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OP-ED: The case against Dr. Brian Day’s case

October 4, 2012

The Medical Post

By Dr. Vanessa Brcic

For-profit care is not the right direction for the health of all Canadians

As many of us are aware, controversy is brewing over the Cambie Surgical Centre in Vancouver.

The British Columbia Medical Services Commission recently found that Cambie charged patients nearly half a million dollars in illegal billings over just a 30-day period, including $66,000 in double-billing to the Medical Services Plan (MSP). Dr. Brian Day, the owner of this for-profit surgical facility, refuses to stop these illegal billing practices. He argues—despite the law stating otherwise—that his patients have a constitutional right to buy their way to the front of the line.

This is a big claim that undermines the core foundation of our public health-care system that allows us to triage patients based on medical need, not on ability to pay.

It is undeniable that medicare is underfunded for some services (but not for most), and that some patients are waiting too long for procedures. It is true that medicare is not living up to its full potential, and we need to change that. It is also true that Dr. Day has great determination and skill in developing a for-profit delivery model. But we have no evidence of whether this model is efficient or whether it delivers quality care. Privately held companies are not publicly accountable, so the outcome data from Cambie are not available for critical peer-review and analysis.

And even if Dr. Day’s for-profit model was found to be efficient and to provide high-quality care, that does not mean we need to question the foundation of our public health system and introduce a two-tiered, profit-driven system in B.C. Instead, why not integrate these alleged efficiencies into medicare? Since when do doctors run away from the system that pays them, and pays them well, instead of trying to improve it? I suppose since they realized they can make millions doing so.

There are important reasons why these billing practices are illegal. Charging patients more than the approved MSP fee schedule is a violation of both the B.C. Medicare Protection Act and the Canada Health Act. Although Dr. Day says he is advocating for people suffering on wait lists and for personal choice, he also stands to make millions by continuing these billing practices. The profit motive can’t be ignored.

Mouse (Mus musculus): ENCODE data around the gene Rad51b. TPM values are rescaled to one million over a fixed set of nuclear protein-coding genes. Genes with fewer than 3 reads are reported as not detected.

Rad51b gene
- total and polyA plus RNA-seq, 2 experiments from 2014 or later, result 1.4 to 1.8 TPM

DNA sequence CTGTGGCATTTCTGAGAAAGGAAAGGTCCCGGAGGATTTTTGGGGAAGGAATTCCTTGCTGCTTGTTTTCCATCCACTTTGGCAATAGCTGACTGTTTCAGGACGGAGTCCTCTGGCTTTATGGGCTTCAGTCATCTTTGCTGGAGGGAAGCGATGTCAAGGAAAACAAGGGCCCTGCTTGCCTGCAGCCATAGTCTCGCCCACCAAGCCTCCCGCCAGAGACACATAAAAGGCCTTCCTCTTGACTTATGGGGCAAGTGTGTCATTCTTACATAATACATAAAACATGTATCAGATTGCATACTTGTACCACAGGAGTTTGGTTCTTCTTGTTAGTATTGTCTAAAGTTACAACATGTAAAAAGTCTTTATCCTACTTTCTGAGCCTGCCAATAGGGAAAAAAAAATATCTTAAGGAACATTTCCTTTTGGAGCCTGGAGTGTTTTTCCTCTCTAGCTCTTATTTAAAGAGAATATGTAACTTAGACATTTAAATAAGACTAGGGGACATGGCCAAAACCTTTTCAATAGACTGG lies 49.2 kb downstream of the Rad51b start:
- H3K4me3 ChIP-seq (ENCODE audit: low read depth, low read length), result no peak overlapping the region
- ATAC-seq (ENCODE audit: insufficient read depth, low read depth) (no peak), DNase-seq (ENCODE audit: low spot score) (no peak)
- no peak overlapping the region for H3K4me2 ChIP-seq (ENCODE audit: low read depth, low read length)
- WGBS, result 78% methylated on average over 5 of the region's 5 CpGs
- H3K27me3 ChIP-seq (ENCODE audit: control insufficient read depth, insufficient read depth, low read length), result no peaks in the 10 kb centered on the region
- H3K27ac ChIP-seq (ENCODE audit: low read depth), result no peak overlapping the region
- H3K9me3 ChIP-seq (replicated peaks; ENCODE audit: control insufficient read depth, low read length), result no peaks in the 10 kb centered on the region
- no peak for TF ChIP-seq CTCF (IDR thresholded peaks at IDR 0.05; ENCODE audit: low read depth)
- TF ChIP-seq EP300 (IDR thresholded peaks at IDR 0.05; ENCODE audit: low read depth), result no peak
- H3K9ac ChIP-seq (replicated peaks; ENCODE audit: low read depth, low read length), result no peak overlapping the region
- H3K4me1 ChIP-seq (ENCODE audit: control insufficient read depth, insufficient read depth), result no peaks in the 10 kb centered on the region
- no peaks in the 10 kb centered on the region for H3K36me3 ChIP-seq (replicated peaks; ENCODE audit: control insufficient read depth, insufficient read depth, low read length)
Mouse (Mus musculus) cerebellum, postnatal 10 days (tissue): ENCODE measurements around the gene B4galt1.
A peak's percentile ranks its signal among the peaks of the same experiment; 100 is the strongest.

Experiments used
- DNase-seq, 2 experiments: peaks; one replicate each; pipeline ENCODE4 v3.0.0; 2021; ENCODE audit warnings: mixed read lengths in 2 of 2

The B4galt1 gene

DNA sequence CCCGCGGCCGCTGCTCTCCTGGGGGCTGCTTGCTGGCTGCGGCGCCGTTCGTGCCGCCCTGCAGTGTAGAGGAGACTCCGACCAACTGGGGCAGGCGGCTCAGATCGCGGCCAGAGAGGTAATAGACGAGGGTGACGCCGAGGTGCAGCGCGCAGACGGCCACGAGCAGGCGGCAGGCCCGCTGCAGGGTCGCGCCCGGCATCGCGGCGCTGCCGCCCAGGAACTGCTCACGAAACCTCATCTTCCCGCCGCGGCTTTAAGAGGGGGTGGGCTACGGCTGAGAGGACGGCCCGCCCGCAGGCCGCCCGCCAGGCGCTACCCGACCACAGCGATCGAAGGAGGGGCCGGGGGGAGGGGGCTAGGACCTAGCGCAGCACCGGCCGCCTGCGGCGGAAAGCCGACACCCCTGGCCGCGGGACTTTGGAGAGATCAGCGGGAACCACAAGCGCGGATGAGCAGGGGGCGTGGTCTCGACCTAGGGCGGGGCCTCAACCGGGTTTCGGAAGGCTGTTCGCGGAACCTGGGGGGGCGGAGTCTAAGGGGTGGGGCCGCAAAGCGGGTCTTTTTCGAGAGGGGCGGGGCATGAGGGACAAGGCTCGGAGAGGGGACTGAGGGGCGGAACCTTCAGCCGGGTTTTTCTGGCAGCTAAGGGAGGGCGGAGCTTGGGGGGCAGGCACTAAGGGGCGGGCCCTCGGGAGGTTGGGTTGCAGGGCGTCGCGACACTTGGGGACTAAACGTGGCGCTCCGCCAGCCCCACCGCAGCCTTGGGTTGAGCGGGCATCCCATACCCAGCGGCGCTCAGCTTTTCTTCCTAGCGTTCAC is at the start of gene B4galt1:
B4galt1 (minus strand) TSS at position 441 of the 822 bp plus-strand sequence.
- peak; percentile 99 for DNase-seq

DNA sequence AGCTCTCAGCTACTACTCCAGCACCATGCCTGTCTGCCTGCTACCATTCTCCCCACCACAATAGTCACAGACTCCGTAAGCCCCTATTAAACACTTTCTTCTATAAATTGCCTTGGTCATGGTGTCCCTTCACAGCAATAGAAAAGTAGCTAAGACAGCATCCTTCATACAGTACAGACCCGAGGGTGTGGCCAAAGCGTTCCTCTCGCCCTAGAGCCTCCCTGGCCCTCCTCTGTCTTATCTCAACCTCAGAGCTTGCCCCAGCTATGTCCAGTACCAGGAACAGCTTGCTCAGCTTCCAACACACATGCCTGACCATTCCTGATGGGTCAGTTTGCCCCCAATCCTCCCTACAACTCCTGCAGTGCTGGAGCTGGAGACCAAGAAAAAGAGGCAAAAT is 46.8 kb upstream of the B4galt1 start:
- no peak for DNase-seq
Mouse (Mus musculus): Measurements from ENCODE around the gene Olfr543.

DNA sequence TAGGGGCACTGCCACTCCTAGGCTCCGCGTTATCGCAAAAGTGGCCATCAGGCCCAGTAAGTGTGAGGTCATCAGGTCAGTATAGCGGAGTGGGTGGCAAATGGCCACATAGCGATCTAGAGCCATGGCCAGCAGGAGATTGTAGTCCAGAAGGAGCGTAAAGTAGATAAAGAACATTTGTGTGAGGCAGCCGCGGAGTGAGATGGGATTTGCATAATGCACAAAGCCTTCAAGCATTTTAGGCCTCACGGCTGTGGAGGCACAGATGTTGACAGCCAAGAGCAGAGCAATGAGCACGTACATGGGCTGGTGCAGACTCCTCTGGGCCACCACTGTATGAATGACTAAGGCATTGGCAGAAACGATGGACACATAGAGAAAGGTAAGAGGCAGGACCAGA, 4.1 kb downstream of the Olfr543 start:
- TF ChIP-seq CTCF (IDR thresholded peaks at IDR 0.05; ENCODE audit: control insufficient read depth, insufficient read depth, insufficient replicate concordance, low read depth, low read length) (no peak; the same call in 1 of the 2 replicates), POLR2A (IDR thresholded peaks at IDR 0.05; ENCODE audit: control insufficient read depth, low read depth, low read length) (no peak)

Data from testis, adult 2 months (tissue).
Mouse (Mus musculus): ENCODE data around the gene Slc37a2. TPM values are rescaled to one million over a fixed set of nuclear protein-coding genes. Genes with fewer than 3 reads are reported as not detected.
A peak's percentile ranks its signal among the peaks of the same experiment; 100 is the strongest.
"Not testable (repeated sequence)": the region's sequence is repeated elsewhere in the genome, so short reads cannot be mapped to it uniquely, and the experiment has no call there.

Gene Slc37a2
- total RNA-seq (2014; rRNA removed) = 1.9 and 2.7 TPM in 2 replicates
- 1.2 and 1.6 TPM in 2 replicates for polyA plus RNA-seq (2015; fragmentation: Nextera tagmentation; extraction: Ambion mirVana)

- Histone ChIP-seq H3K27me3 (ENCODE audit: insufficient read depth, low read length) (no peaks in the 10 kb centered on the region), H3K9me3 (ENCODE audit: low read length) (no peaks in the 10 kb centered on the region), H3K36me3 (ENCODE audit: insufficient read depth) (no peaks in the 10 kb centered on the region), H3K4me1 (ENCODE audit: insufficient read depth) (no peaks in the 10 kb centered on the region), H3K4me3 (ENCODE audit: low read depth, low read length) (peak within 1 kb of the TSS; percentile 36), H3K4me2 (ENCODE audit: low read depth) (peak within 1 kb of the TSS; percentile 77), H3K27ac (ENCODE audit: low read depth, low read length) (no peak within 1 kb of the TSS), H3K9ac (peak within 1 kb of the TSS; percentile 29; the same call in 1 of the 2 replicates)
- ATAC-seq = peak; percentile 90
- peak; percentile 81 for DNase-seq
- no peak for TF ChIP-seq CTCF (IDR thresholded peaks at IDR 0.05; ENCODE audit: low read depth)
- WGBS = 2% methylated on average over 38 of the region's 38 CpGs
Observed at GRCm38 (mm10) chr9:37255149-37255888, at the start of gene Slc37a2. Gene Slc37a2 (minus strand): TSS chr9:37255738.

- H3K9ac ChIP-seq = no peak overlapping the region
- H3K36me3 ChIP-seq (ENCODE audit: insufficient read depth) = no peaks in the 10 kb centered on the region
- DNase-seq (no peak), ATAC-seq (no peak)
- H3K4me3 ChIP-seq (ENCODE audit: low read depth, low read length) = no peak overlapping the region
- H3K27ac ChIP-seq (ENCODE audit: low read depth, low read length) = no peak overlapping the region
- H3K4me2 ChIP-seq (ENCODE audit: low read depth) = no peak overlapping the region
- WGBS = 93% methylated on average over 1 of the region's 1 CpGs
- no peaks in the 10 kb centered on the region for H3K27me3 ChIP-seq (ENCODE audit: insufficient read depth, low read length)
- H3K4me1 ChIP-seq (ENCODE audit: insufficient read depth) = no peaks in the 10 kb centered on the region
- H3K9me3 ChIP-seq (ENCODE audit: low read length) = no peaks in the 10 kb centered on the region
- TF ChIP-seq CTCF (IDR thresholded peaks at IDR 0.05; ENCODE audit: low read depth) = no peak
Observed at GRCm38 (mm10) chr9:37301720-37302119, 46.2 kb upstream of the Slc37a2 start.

As a family physician, I know how the game works: In a fee-for-service system, I will make more money if I avoid patients with complex-care needs, chronic pain, multiple comorbidities, patients in poverty, frail elderly, patients who are “non-compliant,” the list goes on. Simply put, I make more money if I treat healthier patients with one problem per visit. But that doesn’t mean I should do so for my own financial gain. It also doesn’t mean that I should call into question the laws that deter doctors from cherry-picking certain patients to enhance their profit margin.

International evidence shows that in a two-tiered system, patients with less money but more pressing health-care needs will wait longer for surgery than healthier, richer patients paying to get to the front of the line. Why? Profit-driven delivery models lead to faster (and usually not better) care for a select few, while everyone else waits longer in a system that is drained of doctors and nurses. The public system is further burdened by a caseload of higher relative complexity after the wealthy, healthier and less complex patients have been skimmed out of the system.

We must remember that medically necessary procedures are generally covered by provincial insurance plans, paid for by our tax dollars, whether they are delivered through public, not-for-profit settings or private, for-profit settings. But it costs more to deliver the same care in for-profit facilities. The Workers’ Compensation Board of B.C. “paid almost 375% more ($3,222) for an expedited knee surgery performed in a private clinic than for a non-expedited knee procedure in a public hospital ($859),” according to a study published in the August 2011 Healthcare Policy by epidemiologist Dr. Mieke Koehoorn (PhD) of the University of British Columbia and colleagues. Yet the return to work of those treated in the public system was marginally better.

There are two paths for medicare: the path where the wealthy few get speedy care, and the rest of us wait longer, or the path of solidarity we’ve already chosen, where we care for each other based on our health needs, not our ability to pay. We should continue to choose our public medicare system and speak up to make it better—it’s not only the most equitable path, it’s also the best deal in town.

Dr. Vanessa Brcic is a Vancouver family doctor and an executive board member with Canadian Doctors for Medicare


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